In 2008, The History of the Chippewa and Cree of Rocky Boy's Indian Reservation (available online) was published by Stone Child College.

Rocky Boy's Band of Chippewa Council

In late 2014, Glenn Gopher, an oral historian and enrolled member of the Blackfeet Tribe, of Great Falls, Duncan Standing Rock, Sr., and Rocky Boy, Jr. Slimjohn (Deceased: 02/16/2017), of White Swan, Washington, oversaw the effort of the Rocky Boy Band of Chippewa to assert their sovereignty in a historic return to self-government. Former members of the Business Committee had committed extensive embezzlement and were convicted of theft. The Chippewa people asserted that their sovereignty had been thwarted by extensive mismanagement by the Department of the Interior since historic times.

The Chippewa have begun extensive efforts to reach out to the Billings Area office of the BIA to restore self-government. Under the Obama Administration's new Guardians Project, administered by the Department of Interior,, there had been increased enforcement through investigation and prosecution of crimes. The convictions of the Adoptee Business Committee resulted from such prosecution.

The Chippewa people never approved the constitution as passed by the Business Committee. The constitution does not provide for specific Chippewa representation in the tribal electoral system. Chippewa are outnumbered on their own reservation by a 10:1 ratio. This threatens the political integrity of the band, and the Chippewa people are working to address it. intend to address.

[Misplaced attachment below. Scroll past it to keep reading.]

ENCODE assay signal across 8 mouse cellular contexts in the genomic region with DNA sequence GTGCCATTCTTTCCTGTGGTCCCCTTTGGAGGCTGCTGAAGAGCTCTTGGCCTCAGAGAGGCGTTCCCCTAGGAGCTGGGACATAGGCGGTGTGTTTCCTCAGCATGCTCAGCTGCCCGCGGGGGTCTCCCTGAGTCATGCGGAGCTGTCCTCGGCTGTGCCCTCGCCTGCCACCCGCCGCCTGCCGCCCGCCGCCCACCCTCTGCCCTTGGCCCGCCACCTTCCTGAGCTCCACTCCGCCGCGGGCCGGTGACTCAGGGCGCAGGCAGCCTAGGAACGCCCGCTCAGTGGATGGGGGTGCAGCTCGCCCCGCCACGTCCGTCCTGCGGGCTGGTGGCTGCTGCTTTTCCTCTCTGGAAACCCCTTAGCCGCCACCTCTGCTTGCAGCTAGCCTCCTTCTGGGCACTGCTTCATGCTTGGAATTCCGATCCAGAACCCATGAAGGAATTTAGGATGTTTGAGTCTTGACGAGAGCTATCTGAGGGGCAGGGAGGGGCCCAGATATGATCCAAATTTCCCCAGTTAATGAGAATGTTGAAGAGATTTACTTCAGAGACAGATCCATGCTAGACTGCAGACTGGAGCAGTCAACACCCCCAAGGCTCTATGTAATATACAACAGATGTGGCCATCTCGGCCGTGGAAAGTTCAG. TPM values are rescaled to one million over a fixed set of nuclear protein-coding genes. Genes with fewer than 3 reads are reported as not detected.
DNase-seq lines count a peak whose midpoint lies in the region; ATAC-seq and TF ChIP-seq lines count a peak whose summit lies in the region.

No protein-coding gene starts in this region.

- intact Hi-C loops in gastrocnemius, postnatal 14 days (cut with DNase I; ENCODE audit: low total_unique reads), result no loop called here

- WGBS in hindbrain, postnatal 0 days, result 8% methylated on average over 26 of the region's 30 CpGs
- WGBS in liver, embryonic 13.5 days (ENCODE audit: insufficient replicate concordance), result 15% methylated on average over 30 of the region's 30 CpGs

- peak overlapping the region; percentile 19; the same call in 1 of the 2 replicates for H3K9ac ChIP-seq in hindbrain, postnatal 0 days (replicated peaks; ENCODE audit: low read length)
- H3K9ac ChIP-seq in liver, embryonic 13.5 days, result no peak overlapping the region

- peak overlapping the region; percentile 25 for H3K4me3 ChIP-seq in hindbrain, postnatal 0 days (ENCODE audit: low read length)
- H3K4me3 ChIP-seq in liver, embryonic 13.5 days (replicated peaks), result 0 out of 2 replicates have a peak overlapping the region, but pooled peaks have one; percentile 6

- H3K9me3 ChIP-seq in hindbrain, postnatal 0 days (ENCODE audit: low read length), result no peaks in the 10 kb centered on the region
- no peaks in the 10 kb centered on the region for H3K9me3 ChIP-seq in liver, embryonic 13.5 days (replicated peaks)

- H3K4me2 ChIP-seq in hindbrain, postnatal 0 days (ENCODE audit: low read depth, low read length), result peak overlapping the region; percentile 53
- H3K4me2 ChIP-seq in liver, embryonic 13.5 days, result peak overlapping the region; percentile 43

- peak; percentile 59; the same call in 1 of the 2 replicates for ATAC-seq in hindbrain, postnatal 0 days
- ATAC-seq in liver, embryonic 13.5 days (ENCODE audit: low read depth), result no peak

The Chippewa people are working to address enrollment and voting abuses on the reservation. Most recently, Fr. Pete Guthneck, a non-Indian honorary tribal member, voted in the tribal election, thereby invalidating the election. His standing was challenged by Jonathan Windy Boy, an adoptee who is not a direct descendant of the tribe.

The Chippewa will enforce their right to conduct an audit after pervasive abuse of the tribal enrollment system, and the presence of outright fraud on the part of the Business Committee and the Interior agency who have colluded to strip the Chippewa people of sovereignty. The interim council consists of blood descendants of the Blackfeet Tribe, Browning, Montana, and of the original Rocky Boy's Band of Chippewa Indians, who will audit the largely adoptee roll. The proposed interim council consists of Glenn Gopher, Blackfeet Tribal member; Duncan Standing Rock, Jr., Chippewa Cree Tribe; Blair Gopher, Blackfeet Tribal member; Delores Chippewa, Chippewa-Cree Tribe; Nora Nelson, Chippewa Cree Tribe; Barbara Standing Rock, Chippewa Cree Tribe; Melinda Gopher, Blackfeet Tribal member; and Calvin Twoteeth, Chippewa Cree Tribe (pending).